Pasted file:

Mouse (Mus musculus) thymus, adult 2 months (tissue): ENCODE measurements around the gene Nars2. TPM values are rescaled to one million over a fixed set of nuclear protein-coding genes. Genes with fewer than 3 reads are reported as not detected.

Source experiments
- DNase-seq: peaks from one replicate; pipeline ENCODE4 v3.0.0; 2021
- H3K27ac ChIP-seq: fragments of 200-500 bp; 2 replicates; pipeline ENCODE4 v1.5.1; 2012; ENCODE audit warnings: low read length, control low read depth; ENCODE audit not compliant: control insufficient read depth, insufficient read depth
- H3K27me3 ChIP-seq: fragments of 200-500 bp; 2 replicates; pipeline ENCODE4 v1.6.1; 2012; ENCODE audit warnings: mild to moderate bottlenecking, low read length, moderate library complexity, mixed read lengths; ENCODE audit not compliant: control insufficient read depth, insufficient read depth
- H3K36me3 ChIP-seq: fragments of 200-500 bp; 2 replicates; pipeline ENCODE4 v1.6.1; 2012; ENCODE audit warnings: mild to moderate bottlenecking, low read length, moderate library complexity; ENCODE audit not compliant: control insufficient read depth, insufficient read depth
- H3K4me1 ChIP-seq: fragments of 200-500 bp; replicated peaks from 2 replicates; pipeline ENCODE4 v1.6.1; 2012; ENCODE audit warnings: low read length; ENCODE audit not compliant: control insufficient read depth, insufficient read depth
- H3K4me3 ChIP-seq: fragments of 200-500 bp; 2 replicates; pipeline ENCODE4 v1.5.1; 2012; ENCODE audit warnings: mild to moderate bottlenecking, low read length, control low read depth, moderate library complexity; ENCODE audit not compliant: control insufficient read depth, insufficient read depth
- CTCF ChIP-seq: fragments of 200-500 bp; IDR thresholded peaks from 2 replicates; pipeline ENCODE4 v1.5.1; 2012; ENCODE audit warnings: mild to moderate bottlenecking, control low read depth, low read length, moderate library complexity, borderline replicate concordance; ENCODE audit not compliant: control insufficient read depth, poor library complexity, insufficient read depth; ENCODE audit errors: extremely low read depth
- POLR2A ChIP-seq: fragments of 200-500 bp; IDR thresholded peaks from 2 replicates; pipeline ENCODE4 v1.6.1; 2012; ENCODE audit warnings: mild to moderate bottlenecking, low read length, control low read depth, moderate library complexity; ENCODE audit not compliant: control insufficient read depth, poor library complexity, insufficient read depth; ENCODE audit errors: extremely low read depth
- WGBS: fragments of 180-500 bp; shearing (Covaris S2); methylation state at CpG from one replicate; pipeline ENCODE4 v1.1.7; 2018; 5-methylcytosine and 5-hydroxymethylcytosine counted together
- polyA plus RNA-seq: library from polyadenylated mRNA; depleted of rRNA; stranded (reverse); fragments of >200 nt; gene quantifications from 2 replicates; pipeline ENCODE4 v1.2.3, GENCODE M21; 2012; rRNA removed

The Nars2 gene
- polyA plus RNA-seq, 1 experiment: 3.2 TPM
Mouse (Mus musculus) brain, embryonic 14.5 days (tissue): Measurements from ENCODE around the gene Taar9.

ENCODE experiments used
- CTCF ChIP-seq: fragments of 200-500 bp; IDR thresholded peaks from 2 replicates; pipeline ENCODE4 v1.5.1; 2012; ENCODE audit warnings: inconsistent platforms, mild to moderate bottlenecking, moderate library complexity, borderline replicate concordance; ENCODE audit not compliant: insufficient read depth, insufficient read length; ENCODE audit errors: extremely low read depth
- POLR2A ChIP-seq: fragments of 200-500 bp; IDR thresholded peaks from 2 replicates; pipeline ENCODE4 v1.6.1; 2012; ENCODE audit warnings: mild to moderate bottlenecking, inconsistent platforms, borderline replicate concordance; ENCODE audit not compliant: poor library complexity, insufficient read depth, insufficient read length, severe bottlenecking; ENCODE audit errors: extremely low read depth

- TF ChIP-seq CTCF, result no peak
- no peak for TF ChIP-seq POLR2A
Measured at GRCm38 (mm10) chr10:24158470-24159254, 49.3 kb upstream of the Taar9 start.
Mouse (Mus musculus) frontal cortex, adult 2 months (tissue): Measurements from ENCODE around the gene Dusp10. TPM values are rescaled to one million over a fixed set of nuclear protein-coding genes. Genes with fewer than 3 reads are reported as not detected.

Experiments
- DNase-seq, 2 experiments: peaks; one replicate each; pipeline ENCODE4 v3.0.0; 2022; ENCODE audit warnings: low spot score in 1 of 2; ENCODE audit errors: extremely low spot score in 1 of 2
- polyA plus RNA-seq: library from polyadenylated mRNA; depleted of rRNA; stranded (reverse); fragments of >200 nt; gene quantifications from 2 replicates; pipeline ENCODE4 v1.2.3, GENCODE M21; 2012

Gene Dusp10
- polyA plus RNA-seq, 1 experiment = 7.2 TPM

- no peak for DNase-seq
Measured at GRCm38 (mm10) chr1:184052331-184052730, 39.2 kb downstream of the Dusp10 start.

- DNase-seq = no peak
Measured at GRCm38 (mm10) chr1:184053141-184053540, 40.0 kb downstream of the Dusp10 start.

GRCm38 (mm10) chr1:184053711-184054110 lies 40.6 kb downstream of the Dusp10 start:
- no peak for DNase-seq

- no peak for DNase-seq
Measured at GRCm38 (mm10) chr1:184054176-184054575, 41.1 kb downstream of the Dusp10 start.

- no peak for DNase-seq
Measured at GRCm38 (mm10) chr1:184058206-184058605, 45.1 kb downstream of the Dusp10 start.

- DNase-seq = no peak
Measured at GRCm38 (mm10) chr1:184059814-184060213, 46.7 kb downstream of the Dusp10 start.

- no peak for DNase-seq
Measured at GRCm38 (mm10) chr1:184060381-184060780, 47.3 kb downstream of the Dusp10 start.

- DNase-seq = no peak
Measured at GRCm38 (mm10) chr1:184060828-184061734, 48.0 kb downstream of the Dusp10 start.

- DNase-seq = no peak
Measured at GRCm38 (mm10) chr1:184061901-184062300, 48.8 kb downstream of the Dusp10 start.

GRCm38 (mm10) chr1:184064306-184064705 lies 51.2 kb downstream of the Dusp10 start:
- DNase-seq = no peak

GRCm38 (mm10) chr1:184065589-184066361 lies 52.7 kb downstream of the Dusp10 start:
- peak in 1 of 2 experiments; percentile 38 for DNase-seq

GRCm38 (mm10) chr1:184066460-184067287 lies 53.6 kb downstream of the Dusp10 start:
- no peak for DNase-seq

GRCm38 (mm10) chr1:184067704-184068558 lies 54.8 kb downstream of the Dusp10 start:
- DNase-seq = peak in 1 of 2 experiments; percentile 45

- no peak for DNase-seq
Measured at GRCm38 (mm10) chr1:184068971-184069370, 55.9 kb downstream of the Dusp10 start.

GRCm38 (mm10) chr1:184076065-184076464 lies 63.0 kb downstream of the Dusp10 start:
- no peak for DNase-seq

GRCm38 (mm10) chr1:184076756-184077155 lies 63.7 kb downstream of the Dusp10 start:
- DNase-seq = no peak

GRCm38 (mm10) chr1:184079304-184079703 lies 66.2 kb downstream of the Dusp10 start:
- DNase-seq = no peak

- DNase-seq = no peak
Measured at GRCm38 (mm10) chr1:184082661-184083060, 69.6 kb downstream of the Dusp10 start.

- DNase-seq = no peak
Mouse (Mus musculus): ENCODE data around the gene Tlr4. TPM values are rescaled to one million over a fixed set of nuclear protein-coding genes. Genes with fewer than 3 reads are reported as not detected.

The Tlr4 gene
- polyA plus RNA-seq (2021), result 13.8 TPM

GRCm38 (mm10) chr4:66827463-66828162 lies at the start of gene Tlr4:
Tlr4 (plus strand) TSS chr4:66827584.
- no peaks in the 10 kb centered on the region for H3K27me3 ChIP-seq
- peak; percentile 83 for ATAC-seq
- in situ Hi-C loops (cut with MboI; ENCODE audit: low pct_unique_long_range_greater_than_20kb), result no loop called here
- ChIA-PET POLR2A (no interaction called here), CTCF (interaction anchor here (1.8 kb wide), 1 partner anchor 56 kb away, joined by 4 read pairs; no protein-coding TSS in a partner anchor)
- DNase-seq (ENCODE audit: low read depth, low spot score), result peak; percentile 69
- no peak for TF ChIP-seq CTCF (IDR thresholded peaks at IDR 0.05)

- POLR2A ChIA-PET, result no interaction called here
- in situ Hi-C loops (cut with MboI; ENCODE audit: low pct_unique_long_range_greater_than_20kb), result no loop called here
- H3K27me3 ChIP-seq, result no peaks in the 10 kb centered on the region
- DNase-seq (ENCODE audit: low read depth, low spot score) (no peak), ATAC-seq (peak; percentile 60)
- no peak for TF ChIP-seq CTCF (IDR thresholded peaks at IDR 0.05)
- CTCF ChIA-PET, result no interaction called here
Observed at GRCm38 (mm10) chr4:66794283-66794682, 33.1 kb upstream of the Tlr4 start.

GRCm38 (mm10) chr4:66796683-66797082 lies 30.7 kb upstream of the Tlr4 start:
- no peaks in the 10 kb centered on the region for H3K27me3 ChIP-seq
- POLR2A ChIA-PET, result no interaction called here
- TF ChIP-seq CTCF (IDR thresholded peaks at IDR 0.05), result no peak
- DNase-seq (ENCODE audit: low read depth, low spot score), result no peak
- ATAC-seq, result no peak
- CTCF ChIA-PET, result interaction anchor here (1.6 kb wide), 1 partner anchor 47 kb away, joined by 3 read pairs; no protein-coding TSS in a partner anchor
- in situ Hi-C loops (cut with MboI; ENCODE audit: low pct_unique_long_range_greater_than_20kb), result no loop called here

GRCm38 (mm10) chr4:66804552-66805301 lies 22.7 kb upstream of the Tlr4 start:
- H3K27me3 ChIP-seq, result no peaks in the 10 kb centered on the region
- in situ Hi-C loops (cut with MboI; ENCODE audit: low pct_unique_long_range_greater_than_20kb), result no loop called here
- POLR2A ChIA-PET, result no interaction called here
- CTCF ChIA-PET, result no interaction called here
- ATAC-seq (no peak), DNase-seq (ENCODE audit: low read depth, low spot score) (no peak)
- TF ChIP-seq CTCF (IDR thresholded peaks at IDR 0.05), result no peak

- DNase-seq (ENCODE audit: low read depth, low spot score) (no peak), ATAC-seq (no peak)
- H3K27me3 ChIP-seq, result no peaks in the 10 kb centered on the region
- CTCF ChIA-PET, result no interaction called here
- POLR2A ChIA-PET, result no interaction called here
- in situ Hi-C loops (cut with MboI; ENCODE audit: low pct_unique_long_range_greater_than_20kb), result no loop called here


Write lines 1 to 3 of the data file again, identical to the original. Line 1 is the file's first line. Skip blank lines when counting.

Mouse (Mus musculus) thymus, adult 2 months (tissue): ENCODE measurements around the gene Nars2. TPM values are rescaled to one million over a fixed set of nuclear protein-coding genes. Genes with fewer than 3 reads are reported as not detected.

Source experiments
- DNase-seq: peaks from one replicate; pipeline ENCODE4 v3.0.0; 2021